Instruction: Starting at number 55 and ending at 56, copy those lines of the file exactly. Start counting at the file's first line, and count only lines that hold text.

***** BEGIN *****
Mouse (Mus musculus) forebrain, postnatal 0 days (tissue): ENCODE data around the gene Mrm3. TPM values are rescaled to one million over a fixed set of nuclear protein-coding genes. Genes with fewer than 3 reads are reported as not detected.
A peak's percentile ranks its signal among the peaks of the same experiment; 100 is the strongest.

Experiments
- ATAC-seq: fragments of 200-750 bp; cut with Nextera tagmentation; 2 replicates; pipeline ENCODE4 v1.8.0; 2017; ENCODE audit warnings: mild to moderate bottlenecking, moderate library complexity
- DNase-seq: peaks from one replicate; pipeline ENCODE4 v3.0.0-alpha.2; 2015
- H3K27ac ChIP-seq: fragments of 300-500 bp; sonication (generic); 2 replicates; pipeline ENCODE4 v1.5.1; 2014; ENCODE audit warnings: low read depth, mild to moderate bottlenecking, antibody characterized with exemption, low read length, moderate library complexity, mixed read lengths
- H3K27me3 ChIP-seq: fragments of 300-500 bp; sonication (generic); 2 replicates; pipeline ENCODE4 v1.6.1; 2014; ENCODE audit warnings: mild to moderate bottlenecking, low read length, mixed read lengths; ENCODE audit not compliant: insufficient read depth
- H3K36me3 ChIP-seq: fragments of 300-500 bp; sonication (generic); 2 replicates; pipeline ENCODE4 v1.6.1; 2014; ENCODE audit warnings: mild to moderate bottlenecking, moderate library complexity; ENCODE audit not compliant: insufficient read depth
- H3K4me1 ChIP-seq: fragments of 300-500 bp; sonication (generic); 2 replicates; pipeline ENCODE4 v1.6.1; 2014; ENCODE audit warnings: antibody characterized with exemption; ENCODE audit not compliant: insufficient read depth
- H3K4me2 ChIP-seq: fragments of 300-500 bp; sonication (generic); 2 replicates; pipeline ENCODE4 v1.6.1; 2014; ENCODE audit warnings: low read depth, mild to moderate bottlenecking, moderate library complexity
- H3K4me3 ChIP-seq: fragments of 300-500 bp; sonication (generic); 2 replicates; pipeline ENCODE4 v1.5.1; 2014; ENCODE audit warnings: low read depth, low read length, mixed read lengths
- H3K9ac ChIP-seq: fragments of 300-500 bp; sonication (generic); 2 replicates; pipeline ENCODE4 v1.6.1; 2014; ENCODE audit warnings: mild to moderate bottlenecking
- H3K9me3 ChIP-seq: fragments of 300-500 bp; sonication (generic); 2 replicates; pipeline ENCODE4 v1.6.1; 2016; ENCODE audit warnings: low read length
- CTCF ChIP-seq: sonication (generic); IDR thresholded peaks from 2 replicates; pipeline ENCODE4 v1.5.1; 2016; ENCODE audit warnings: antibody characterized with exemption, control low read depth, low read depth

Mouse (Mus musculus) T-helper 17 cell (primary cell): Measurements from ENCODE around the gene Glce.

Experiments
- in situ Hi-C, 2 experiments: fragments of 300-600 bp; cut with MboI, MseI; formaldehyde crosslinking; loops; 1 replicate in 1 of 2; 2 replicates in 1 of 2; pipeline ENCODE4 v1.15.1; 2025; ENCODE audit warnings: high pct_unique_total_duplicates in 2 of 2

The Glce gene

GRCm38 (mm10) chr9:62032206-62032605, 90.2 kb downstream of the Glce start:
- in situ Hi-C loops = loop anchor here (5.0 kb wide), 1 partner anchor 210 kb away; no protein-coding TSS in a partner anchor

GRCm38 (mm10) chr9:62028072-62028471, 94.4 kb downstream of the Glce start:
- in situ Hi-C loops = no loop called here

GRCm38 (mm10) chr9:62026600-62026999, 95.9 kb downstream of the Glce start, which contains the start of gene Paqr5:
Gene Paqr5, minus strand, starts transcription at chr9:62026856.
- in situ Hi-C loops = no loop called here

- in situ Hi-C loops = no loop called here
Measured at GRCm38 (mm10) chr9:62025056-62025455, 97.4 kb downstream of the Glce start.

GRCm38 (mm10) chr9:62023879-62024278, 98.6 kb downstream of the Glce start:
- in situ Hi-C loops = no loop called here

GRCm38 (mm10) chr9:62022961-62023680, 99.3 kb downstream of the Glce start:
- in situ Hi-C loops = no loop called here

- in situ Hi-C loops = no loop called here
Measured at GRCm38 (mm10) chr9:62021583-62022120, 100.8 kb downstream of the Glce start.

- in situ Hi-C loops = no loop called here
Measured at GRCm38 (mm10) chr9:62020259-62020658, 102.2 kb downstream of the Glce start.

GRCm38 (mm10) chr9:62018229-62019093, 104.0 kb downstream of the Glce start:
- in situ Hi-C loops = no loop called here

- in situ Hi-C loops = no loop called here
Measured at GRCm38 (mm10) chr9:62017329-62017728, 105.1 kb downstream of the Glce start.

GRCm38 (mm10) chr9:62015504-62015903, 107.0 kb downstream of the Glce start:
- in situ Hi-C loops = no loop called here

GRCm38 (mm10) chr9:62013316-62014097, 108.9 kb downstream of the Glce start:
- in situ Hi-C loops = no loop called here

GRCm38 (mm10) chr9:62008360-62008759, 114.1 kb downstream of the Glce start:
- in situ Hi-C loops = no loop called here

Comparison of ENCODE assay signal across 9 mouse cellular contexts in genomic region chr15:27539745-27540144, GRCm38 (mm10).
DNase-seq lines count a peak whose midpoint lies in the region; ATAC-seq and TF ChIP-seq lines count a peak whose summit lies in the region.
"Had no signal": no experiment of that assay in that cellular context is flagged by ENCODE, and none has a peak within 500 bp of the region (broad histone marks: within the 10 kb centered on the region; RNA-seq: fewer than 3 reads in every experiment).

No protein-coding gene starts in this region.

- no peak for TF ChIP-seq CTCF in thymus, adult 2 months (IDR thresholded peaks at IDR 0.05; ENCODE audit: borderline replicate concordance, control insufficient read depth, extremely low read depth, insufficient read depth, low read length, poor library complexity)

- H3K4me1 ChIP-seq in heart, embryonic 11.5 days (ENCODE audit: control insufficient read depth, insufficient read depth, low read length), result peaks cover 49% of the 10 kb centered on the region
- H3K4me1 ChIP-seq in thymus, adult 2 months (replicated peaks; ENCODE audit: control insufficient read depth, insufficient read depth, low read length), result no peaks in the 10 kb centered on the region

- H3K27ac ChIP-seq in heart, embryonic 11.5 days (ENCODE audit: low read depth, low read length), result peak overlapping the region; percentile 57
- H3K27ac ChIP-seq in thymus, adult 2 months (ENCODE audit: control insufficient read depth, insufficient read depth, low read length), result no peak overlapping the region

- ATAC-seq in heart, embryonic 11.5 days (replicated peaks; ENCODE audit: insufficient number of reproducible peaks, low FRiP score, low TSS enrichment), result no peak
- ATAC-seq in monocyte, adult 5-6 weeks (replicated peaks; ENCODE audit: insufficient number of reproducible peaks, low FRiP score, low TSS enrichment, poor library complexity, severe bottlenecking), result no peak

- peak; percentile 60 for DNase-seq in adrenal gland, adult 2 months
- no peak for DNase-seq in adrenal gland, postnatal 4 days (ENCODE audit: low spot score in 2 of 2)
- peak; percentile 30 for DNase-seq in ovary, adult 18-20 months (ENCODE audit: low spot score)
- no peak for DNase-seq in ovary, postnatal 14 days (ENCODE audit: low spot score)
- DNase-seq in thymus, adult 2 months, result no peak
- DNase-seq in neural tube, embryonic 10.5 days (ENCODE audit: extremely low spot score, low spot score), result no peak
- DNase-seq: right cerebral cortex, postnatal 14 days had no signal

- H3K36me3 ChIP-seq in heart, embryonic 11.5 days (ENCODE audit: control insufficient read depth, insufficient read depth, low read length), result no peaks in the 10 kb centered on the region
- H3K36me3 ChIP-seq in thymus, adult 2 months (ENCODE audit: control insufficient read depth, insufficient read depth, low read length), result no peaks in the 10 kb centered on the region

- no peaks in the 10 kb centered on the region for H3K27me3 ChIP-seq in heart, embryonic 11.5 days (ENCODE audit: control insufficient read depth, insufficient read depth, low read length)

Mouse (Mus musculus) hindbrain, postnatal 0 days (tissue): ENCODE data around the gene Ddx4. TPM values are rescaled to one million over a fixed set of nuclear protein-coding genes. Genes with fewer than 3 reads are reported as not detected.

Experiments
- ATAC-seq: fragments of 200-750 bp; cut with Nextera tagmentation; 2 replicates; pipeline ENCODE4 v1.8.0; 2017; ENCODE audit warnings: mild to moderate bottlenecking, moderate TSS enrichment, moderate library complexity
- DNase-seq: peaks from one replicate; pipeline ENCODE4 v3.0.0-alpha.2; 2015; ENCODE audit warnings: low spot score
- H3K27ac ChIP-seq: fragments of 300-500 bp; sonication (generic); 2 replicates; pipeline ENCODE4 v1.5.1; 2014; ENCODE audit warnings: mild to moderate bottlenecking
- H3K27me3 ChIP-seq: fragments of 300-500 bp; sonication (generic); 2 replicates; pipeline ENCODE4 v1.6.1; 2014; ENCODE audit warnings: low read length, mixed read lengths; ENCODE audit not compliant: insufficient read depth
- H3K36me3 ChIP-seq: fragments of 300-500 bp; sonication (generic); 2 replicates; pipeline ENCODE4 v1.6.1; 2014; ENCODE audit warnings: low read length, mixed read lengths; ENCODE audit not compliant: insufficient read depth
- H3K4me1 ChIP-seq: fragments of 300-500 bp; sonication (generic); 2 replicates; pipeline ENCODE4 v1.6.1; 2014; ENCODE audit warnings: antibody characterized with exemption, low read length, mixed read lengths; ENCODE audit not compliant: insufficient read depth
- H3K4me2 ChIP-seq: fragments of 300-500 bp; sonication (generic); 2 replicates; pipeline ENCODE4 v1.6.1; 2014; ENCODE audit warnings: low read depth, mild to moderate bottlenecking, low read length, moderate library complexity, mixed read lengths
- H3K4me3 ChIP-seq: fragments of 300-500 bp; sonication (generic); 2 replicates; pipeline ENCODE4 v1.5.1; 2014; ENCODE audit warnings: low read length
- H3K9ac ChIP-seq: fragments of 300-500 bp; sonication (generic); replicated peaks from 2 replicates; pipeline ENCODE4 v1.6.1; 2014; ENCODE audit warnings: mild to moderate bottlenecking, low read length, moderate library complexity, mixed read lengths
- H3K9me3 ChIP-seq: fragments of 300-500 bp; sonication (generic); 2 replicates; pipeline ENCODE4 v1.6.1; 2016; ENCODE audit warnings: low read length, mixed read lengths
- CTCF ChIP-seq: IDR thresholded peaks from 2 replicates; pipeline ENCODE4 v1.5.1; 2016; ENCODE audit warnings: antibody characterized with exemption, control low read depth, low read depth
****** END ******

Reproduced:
- ATAC-seq in heart, embryonic 11.5 days (replicated peaks; ENCODE audit: insufficient number of reproducible peaks, low FRiP score, low TSS enrichment), result no peak
- ATAC-seq in monocyte, adult 5-6 weeks (replicated peaks; ENCODE audit: insufficient number of reproducible peaks, low FRiP score, low TSS enrichment, poor library complexity, severe bottlenecking), result no peak